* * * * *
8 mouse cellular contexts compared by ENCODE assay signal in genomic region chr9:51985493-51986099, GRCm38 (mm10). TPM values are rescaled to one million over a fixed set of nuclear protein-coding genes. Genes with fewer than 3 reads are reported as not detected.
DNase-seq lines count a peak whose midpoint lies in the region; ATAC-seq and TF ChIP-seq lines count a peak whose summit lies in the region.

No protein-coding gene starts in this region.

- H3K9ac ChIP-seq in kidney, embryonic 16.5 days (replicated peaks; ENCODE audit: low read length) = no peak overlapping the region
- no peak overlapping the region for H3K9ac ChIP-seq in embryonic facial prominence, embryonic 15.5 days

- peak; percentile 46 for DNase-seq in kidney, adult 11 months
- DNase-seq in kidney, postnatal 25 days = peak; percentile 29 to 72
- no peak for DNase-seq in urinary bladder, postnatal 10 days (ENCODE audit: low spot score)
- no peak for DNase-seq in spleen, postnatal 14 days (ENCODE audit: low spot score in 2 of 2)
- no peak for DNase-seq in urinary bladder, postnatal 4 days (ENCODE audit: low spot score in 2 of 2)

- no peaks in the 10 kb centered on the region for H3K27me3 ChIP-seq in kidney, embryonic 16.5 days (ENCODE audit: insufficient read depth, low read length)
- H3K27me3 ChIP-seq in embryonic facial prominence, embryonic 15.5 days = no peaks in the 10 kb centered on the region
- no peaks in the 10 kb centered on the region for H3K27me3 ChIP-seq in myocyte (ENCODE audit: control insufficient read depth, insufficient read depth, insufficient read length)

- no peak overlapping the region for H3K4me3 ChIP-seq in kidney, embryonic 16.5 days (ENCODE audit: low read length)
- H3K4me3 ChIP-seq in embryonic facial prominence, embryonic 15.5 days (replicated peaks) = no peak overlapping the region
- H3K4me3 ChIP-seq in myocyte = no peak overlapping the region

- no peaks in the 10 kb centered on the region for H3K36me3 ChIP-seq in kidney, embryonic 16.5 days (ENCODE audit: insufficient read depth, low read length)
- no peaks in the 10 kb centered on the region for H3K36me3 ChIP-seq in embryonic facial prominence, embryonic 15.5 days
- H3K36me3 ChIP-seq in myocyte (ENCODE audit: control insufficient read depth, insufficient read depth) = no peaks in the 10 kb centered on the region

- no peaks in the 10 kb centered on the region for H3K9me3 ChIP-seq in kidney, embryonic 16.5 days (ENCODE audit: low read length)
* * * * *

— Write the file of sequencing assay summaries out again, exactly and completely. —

8 mouse cellular contexts compared by ENCODE assay signal in genomic region chr9:51985493-51986099, GRCm38 (mm10). TPM values are rescaled to one million over a fixed set of nuclear protein-coding genes. Genes with fewer than 3 reads are reported as not detected.
DNase-seq lines count a peak whose midpoint lies in the region; ATAC-seq and TF ChIP-seq lines count a peak whose summit lies in the region.

No protein-coding gene starts in this region.

- H3K9ac ChIP-seq in kidney, embryonic 16.5 days (replicated peaks; ENCODE audit: low read length) = no peak overlapping the region
- no peak overlapping the region for H3K9ac ChIP-seq in embryonic facial prominence, embryonic 15.5 days

- peak; percentile 46 for DNase-seq in kidney, adult 11 months
- DNase-seq in kidney, postnatal 25 days = peak; percentile 29 to 72
- no peak for DNase-seq in urinary bladder, postnatal 10 days (ENCODE audit: low spot score)
- no peak for DNase-seq in spleen, postnatal 14 days (ENCODE audit: low spot score in 2 of 2)
- no peak for DNase-seq in urinary bladder, postnatal 4 days (ENCODE audit: low spot score in 2 of 2)

- no peaks in the 10 kb centered on the region for H3K27me3 ChIP-seq in kidney, embryonic 16.5 days (ENCODE audit: insufficient read depth, low read length)
- H3K27me3 ChIP-seq in embryonic facial prominence, embryonic 15.5 days = no peaks in the 10 kb centered on the region
- no peaks in the 10 kb centered on the region for H3K27me3 ChIP-seq in myocyte (ENCODE audit: control insufficient read depth, insufficient read depth, insufficient read length)

- no peak overlapping the region for H3K4me3 ChIP-seq in kidney, embryonic 16.5 days (ENCODE audit: low read length)
- H3K4me3 ChIP-seq in embryonic facial prominence, embryonic 15.5 days (replicated peaks) = no peak overlapping the region
- H3K4me3 ChIP-seq in myocyte = no peak overlapping the region

- no peaks in the 10 kb centered on the region for H3K36me3 ChIP-seq in kidney, embryonic 16.5 days (ENCODE audit: insufficient read depth, low read length)
- no peaks in the 10 kb centered on the region for H3K36me3 ChIP-seq in embryonic facial prominence, embryonic 15.5 days
- H3K36me3 ChIP-seq in myocyte (ENCODE audit: control insufficient read depth, insufficient read depth) = no peaks in the 10 kb centered on the region

- no peaks in the 10 kb centered on the region for H3K9me3 ChIP-seq in kidney, embryonic 16.5 days (ENCODE audit: low read length)